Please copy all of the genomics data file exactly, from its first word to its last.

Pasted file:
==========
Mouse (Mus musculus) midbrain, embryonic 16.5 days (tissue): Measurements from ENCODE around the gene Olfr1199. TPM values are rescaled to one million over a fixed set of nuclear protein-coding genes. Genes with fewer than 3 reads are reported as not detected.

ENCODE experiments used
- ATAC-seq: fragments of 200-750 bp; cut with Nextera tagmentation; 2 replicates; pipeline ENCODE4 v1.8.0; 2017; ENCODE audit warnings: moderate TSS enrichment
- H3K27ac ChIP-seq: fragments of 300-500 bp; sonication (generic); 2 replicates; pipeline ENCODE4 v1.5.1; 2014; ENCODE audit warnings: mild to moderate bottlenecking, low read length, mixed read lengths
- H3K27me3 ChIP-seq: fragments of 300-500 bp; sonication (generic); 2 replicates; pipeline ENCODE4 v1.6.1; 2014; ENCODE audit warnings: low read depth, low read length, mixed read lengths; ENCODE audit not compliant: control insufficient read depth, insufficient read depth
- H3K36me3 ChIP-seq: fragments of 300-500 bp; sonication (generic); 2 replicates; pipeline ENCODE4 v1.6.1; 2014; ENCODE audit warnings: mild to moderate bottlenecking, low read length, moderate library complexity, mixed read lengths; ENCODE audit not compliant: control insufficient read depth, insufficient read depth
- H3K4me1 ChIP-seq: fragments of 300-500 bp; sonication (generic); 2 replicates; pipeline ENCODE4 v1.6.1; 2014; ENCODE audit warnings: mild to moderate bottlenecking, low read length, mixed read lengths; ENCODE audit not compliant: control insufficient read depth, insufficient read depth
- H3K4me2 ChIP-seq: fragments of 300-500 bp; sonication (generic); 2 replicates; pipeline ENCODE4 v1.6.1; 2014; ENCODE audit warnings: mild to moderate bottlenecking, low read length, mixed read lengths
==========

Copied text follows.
Mouse (Mus musculus) midbrain, embryonic 16.5 days (tissue): Measurements from ENCODE around the gene Olfr1199. TPM values are rescaled to one million over a fixed set of nuclear protein-coding genes. Genes with fewer than 3 reads are reported as not detected.

ENCODE experiments used
- ATAC-seq: fragments of 200-750 bp; cut with Nextera tagmentation; 2 replicates; pipeline ENCODE4 v1.8.0; 2017; ENCODE audit warnings: moderate TSS enrichment
- H3K27ac ChIP-seq: fragments of 300-500 bp; sonication (generic); 2 replicates; pipeline ENCODE4 v1.5.1; 2014; ENCODE audit warnings: mild to moderate bottlenecking, low read length, mixed read lengths
- H3K27me3 ChIP-seq: fragments of 300-500 bp; sonication (generic); 2 replicates; pipeline ENCODE4 v1.6.1; 2014; ENCODE audit warnings: low read depth, low read length, mixed read lengths; ENCODE audit not compliant: control insufficient read depth, insufficient read depth
- H3K36me3 ChIP-seq: fragments of 300-500 bp; sonication (generic); 2 replicates; pipeline ENCODE4 v1.6.1; 2014; ENCODE audit warnings: mild to moderate bottlenecking, low read length, moderate library complexity, mixed read lengths; ENCODE audit not compliant: control insufficient read depth, insufficient read depth
- H3K4me1 ChIP-seq: fragments of 300-500 bp; sonication (generic); 2 replicates; pipeline ENCODE4 v1.6.1; 2014; ENCODE audit warnings: mild to moderate bottlenecking, low read length, mixed read lengths; ENCODE audit not compliant: control insufficient read depth, insufficient read depth
- H3K4me2 ChIP-seq: fragments of 300-500 bp; sonication (generic); 2 replicates; pipeline ENCODE4 v1.6.1; 2014; ENCODE audit warnings: mild to moderate bottlenecking, low read length, mixed read lengths